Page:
Installation and video collaboration between Christopher Cozier & Richard Fung.
Curated by Andrea Fatona ( Jan 2004)
The Work of Art in an Age of Neocolonial Production
Though they often do not realize it, the West Indians of today cannot afford to go on regarding this region as a tropical estate to be exploited for its economic returns. Whether they like it or not, this is their home. So, we need to face the problems of making the West Indies a more acceptable physical and social environment for ourselves and those who may come after us. Even now, we often have only the vaguest understanding of the true nature of our present ambiguous situation.
Elsa Goveia, Past History and Present Planning in the West Indies (1966)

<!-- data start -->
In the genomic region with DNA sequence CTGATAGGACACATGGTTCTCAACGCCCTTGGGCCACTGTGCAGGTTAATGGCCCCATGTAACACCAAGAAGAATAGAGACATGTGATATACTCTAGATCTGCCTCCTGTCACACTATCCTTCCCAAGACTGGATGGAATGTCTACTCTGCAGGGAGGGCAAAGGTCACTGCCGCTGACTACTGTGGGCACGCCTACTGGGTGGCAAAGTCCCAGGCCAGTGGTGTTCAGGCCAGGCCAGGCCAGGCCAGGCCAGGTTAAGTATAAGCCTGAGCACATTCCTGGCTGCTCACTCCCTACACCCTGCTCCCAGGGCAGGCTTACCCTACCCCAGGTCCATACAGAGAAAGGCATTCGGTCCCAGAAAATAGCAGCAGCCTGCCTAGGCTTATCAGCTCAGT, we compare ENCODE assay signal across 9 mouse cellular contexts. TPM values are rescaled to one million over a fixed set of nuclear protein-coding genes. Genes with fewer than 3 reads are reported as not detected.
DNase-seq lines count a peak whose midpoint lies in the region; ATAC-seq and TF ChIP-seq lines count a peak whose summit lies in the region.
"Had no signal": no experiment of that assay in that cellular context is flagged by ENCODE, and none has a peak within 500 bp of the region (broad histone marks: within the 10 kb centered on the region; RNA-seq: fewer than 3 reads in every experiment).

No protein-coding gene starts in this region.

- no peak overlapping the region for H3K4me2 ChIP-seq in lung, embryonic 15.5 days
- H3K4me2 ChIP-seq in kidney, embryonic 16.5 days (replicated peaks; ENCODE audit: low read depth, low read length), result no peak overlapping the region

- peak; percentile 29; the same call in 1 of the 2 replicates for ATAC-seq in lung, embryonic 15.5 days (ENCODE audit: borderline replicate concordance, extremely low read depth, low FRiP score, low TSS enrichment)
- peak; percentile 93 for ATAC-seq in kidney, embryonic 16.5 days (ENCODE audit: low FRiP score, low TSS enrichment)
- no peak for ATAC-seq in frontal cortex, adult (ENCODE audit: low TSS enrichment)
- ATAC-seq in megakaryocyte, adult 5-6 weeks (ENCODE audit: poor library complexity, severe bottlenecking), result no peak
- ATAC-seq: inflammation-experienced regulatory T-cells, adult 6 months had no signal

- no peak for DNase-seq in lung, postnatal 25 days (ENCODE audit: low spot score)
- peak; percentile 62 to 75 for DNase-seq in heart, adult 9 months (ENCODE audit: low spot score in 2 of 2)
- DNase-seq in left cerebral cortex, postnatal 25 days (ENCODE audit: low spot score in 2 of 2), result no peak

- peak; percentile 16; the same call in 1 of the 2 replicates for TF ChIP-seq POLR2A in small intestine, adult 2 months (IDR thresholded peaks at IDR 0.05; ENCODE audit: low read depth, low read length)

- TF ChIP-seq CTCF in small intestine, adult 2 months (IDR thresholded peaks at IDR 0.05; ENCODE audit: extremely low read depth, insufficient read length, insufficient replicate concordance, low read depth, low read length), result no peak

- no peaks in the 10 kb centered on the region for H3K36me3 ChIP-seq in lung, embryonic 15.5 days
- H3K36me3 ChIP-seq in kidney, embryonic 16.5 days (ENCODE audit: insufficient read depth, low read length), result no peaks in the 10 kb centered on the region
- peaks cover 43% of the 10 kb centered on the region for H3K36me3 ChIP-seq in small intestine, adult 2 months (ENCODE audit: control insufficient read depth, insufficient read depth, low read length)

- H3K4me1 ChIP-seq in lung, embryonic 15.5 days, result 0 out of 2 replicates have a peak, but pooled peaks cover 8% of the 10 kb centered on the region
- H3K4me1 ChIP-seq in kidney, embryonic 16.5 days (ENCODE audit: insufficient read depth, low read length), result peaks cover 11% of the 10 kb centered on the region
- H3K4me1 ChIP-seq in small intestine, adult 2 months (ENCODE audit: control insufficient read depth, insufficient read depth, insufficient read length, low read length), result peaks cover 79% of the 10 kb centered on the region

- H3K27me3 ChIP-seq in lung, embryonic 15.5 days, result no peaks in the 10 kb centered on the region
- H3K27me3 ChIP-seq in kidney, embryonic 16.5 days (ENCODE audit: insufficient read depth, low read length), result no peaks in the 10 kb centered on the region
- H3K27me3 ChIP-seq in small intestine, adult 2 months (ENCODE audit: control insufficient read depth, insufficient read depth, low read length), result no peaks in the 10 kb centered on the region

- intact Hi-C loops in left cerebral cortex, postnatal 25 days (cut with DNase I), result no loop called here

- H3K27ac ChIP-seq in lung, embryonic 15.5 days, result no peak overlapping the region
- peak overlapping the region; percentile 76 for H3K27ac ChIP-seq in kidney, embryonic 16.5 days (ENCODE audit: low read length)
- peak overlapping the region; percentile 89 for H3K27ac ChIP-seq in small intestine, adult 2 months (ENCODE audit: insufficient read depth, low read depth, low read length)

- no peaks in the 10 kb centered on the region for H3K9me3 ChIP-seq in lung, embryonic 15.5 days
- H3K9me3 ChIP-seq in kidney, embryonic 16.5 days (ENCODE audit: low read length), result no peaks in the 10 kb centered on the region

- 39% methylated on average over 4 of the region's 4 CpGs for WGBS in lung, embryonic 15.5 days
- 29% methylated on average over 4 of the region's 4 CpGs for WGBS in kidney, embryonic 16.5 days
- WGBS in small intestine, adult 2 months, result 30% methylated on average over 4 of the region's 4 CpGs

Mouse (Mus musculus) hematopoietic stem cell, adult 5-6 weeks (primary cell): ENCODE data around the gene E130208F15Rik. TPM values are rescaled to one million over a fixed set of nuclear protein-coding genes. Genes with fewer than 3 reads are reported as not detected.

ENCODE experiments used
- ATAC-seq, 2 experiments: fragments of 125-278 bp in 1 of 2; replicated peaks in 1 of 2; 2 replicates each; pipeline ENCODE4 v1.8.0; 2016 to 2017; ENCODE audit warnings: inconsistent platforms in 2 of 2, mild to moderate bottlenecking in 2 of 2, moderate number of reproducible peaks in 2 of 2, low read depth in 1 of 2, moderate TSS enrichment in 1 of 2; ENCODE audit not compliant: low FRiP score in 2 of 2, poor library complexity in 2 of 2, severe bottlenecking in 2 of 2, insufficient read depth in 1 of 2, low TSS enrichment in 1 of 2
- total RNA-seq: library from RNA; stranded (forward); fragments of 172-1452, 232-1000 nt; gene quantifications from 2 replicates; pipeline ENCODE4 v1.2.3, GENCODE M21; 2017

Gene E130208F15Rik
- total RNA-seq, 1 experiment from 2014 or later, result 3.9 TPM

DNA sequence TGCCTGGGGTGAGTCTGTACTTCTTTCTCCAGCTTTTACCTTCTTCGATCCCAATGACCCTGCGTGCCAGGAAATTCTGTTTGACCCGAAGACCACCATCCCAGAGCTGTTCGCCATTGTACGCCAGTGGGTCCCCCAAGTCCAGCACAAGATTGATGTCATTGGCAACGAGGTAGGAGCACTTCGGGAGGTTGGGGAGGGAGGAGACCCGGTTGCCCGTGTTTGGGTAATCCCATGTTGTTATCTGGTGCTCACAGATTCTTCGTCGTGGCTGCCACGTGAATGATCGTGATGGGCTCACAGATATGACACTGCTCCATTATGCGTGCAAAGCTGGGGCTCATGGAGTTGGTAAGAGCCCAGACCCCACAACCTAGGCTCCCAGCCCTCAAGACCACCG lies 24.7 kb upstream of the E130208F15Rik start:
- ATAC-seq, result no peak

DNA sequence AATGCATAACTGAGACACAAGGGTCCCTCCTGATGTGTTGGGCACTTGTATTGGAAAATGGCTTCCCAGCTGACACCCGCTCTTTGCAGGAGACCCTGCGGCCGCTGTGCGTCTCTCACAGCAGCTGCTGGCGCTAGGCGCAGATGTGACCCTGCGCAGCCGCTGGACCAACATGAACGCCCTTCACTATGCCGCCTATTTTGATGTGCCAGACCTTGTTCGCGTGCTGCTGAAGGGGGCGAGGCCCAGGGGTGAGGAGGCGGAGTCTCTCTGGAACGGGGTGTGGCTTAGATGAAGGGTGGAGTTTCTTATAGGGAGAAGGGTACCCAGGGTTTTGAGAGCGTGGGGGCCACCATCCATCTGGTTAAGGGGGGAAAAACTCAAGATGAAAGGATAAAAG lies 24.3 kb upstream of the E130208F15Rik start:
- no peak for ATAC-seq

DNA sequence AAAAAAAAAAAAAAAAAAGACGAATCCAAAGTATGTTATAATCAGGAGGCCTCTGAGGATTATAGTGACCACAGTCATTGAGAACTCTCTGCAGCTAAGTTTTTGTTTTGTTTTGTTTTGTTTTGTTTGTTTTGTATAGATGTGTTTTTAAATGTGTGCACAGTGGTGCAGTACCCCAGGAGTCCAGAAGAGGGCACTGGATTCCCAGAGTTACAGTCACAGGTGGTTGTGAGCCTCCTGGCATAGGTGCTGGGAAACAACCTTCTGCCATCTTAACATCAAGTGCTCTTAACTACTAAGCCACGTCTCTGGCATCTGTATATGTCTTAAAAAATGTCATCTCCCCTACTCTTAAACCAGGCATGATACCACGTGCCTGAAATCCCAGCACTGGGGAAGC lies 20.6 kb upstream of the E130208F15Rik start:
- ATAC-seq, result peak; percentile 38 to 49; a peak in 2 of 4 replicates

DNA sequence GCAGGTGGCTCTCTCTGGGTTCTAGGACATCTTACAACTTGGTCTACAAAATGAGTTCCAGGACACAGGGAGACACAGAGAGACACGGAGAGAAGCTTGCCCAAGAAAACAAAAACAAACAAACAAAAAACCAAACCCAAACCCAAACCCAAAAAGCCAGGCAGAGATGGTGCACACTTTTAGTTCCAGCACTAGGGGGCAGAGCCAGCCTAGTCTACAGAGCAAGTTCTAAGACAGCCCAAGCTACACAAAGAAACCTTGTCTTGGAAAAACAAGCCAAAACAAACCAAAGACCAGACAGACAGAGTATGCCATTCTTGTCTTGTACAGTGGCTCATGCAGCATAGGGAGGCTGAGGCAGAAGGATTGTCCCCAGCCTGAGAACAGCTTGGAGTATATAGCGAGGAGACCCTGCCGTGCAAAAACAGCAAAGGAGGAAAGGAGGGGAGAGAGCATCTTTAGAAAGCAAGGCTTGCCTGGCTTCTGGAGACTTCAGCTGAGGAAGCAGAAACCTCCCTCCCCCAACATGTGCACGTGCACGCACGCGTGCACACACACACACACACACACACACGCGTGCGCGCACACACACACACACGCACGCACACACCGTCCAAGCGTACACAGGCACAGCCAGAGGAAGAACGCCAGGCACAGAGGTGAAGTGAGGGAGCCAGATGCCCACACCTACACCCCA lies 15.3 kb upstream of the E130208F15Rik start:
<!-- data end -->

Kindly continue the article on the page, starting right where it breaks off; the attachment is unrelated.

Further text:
While delivering the inaugural Walter Rodney Memorial Lecture at Warwick University in October 1991, Stuart Hall made the point that “one of the perplexities of the independence movement certainly in the British Caribbean islands is that … in the early phases of those movements so-called political independence from the colonial power occurred, but the cultural revolution of identity did not.” This apt comment strikes at the heart of the Caribbean post-colonial condition, and questions our periodisation of this era as one of ‘independence’, ‘neocolonial times’, or a ‘postcolonial’ epoch. In what follows, I hope to locate the artwork of Christopher Cozier within a larger problematic – which can be described as the crisis of postcolonial citizenship and identity in the contemporary Caribbean.